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Does Trump Single Out Women And Minorities In Attacks On The Press Corps?


President Trump's feud with the media seemed to take some ominous turns this week. There was that testy exchange with CNN's Jim Acosta.


JIM ACOSTA: Are you worried...

PRESIDENT DONALD TRUMP: That's enough. That's enough.

ACOSTA: Mr. President.

TRUMP: That's enough.

ACOSTA: I was going to ask...

KELLY: That led to Acosta being barred from the White House. Then today another CNN reporter asked the president if he wanted his new acting attorney general to rein in Robert Mueller.


TRUMP: What a stupid question that is - what a stupid question. But I watch you a lot. You ask a lot of stupid questions.

KELLY: The reporter asking that question was Abby Phillip, a black woman - a fact I mention because the president then went on to attack another black woman reporter, April Ryan.


TRUMP: And you talk about somebody that's a loser. She doesn't know what the hell she's doing.

KELLY: She also had choice words this week for PBS's is Yamiche Alcindor, another black female reporter.


YAMICHE ALCINDOR: Some people saw that as emboldening white nationalists.

TRUMP: I don't know why you'd say that. That's such a racist question.

KELLY: So what's going on here? Gene Demby, co-host of NPR's Code Switch podcast, is in the studio with us. Hey, Gene.


KELLY: What did you make of the president's exchanges with reporters this week?

DEMBY: I mean, it was interesting, right? If you look at the response to Yamiche Alcindor's question, she asked this very legitimate question about rising white nationalism and whether the president's decision to identify himself as a nationalist was somehow contributing to that. Trump used an old tactic though from people who are defensive about questions about race. They said that talking about racism is the real racism. It is not, listeners. And today was a little bit different. Abby Phillip asked the president about whether his acting attorney general would rein in the Russia investigation. Now, President Trump has obviously said that that investigation is a witch hunt...

KELLY: And suggested he would like his past attorney general, Jeff Sessions, to rein it in.

DEMBY: That was the focus of so much of the ire between the two of them. And so it seems like a legitimate question.

KELLY: OK. But as we just heard the president also attacked Jim Acosta who - whatever you think of him - he's not a black man.

DEMBY: He is not.

KELLY: So is it fair to say that the president is singling out black women?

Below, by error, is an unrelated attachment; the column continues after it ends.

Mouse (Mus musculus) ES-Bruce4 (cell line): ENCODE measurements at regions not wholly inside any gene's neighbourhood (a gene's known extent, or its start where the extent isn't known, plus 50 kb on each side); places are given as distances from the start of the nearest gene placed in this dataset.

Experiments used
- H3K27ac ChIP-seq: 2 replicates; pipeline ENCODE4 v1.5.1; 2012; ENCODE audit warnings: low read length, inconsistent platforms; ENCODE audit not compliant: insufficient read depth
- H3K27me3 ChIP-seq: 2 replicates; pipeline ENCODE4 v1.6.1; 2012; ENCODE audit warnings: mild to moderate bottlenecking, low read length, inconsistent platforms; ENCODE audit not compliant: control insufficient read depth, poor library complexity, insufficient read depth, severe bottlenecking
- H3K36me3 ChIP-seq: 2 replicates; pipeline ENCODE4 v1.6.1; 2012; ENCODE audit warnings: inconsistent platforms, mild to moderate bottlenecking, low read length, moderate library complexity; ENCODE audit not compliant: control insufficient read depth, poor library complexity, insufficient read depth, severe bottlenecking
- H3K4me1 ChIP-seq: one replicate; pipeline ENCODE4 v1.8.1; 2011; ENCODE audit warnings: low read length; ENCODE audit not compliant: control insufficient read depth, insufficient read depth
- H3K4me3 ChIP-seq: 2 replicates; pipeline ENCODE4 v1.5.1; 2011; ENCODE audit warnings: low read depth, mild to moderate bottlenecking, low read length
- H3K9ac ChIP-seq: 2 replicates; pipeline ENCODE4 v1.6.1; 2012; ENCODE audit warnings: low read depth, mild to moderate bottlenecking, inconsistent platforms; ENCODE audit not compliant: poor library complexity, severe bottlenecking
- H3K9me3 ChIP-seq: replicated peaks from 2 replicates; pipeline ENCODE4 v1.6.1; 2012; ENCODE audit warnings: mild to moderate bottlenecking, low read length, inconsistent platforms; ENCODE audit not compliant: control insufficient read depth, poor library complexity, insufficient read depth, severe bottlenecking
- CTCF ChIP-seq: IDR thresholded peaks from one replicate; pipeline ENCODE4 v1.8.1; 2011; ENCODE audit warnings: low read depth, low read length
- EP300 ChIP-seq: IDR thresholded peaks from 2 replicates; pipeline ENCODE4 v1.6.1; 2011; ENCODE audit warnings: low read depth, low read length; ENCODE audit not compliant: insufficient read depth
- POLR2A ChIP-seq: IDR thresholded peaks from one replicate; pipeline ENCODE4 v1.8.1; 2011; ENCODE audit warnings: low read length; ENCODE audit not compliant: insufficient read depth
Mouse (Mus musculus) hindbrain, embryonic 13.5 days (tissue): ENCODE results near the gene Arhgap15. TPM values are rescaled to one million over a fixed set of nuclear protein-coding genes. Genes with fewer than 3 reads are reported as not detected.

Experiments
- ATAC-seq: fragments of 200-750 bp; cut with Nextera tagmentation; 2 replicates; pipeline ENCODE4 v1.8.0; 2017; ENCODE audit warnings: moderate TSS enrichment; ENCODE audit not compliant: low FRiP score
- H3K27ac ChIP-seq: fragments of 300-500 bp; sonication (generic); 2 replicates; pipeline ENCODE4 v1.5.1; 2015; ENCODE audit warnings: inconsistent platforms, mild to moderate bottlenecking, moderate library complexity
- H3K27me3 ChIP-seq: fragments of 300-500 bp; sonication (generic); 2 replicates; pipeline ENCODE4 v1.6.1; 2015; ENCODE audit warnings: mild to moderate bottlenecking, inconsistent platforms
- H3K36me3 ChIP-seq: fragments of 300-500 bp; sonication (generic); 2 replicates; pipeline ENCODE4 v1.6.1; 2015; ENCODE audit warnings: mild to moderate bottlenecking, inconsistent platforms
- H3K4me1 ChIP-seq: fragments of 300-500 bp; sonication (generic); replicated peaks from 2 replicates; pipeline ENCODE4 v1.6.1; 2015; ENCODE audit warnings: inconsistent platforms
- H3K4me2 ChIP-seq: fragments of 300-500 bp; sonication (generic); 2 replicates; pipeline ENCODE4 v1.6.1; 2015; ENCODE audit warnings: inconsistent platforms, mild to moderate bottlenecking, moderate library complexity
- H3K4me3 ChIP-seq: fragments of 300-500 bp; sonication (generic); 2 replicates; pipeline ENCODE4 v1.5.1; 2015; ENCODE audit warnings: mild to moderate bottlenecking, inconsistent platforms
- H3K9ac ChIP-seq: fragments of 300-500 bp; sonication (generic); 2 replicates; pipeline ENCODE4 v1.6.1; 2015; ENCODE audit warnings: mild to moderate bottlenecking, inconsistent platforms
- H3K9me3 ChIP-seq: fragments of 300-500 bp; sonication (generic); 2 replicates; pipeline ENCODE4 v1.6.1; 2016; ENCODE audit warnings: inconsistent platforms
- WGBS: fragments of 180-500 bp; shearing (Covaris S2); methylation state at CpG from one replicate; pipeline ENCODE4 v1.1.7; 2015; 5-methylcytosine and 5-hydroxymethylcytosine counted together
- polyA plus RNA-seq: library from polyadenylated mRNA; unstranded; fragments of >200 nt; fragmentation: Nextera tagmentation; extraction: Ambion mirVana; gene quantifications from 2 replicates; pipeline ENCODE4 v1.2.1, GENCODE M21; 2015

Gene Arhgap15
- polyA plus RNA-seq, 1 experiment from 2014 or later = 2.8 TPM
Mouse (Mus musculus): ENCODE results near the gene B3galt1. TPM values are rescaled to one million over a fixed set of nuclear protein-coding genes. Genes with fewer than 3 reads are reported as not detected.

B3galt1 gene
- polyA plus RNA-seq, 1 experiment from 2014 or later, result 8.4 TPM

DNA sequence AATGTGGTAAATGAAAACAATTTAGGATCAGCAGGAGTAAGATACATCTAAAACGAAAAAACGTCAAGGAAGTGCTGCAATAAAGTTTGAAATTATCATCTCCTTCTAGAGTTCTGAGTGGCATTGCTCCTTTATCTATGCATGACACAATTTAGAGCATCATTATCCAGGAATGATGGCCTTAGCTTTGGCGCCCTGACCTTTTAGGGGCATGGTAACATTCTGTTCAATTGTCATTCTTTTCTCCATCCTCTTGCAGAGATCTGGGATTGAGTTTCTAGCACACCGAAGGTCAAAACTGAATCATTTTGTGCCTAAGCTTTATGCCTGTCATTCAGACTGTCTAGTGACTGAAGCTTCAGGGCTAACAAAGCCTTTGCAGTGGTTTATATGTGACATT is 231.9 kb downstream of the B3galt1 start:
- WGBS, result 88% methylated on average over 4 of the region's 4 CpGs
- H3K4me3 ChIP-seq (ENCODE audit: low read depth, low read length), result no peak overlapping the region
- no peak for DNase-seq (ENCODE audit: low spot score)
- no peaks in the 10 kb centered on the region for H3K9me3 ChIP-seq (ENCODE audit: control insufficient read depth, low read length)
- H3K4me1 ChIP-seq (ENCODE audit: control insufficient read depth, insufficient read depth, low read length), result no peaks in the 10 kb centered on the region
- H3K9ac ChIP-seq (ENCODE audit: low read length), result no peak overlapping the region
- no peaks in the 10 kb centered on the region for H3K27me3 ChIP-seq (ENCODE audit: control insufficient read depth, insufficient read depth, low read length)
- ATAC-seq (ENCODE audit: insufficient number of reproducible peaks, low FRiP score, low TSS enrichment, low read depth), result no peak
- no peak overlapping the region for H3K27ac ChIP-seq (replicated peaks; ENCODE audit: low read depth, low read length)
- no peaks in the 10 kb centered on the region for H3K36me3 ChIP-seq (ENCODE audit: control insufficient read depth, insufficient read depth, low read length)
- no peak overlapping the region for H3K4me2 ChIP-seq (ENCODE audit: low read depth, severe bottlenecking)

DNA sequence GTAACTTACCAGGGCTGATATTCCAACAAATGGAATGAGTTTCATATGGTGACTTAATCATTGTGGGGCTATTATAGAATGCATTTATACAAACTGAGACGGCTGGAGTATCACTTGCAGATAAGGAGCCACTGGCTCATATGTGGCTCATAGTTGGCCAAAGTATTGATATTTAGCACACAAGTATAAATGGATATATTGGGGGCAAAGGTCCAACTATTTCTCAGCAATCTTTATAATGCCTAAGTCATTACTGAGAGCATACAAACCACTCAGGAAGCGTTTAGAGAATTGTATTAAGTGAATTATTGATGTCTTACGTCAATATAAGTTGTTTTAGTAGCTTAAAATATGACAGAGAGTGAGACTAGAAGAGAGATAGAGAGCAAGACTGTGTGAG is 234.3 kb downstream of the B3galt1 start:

DEMBY: I mean, it's really hard to say, right? The president has this antagonistic relationship with the press broadly. On the other hand, the context - this larger context matters.

KELLY: Right. The president uses racially charged language in all kinds of contexts, not just sparring with reporters.

DEMBY: Exactly. There's, you know, the fine people on both sides comment after Charlottesville. There was the way he went after NFL players who were protesting racial inequality in the criminal justice system. There's the Muslim ban and the language around that. And we do know that April Ryan, who is one of the most prominent members of the White House press corps, she certainly seems to think that he singles out women and people of color in the pressroom. Here's what she said to CNN.


APRIL RYAN: You don't see this kind of exchange happening with white males in that room as much as you do with minorities - meaning African-American women, myself, or women.

KELLY: Gene Demby, when the president speaks to reporters at the White House, he's of course also speaking to a much wider audience. How does language like this play with his base?

DEMBY: Well, we know, from public opinion polls, that his base is especially skeptical of the news media. According to a Quinnipiac poll from late in the summer, about 51 percent of Republicans said that the news media is the enemy of the people. And we also know that from, you know, years of public opinion polling that Republicans are conservative on racial issues. They are more skeptical of sort of fixing inequality through the government and on affirmative action, on policing. And so you have these - in this case, you have three reporters, who are also women importantly, who sort of embody these two demographics. They are members of the news media, and they are also not white - very visibly not white in a press corps that is overwhelmingly white.

KELLY: Is that still true - White House press corps, overwhelmingly white?

DEMBY: Overwhelmingly so. And so in a lot of ways, they may be literal embodiments of the things that most animate some of Trump's base.

KELLY: NPR's Gene Demby, of our Code Switch podcast. Thank you, Gene.

DEMBY: Thank you, Mary Louise. Transcript provided by NPR, Copyright NPR.

Gene Demby is the co-host and correspondent for NPR's Code Switch team.